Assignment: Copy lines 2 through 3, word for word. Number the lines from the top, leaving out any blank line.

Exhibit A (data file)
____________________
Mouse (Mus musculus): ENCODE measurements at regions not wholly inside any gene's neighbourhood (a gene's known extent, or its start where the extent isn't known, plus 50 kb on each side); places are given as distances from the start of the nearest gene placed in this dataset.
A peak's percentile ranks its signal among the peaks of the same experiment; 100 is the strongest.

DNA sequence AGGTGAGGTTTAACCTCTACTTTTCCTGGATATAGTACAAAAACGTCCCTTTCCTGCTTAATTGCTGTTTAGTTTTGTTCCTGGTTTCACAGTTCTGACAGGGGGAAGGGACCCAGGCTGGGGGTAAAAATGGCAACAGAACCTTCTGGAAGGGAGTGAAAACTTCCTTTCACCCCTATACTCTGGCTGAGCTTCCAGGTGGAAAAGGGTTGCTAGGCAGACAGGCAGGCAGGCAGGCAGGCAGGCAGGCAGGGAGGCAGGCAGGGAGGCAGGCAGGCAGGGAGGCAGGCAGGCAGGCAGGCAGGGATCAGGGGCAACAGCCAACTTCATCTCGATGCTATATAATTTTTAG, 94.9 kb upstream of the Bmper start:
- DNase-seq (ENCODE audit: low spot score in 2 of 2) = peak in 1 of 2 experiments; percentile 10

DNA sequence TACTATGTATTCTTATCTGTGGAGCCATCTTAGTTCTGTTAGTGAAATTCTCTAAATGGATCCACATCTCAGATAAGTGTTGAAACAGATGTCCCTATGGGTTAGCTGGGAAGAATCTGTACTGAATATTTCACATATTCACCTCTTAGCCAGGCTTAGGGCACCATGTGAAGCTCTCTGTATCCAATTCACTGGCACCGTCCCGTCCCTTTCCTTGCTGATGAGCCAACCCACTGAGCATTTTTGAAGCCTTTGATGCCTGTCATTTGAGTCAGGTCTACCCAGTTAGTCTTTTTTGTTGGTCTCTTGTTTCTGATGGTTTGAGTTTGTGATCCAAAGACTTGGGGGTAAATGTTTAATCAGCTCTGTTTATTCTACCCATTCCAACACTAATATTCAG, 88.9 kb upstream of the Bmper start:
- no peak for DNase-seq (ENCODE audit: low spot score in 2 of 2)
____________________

A peak's percentile ranks its signal among the peaks of the same experiment; 100 is the strongest.

DNA sequence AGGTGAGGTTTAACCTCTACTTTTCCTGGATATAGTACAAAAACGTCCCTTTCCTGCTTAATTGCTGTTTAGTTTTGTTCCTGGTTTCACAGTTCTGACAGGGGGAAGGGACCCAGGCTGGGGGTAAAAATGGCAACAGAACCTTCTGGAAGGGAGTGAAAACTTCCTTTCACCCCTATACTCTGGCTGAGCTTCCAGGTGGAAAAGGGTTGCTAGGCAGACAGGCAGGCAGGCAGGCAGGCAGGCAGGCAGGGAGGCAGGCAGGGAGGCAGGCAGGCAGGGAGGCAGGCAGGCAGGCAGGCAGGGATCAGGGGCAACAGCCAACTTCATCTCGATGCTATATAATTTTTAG, 94.9 kb upstream of the Bmper start: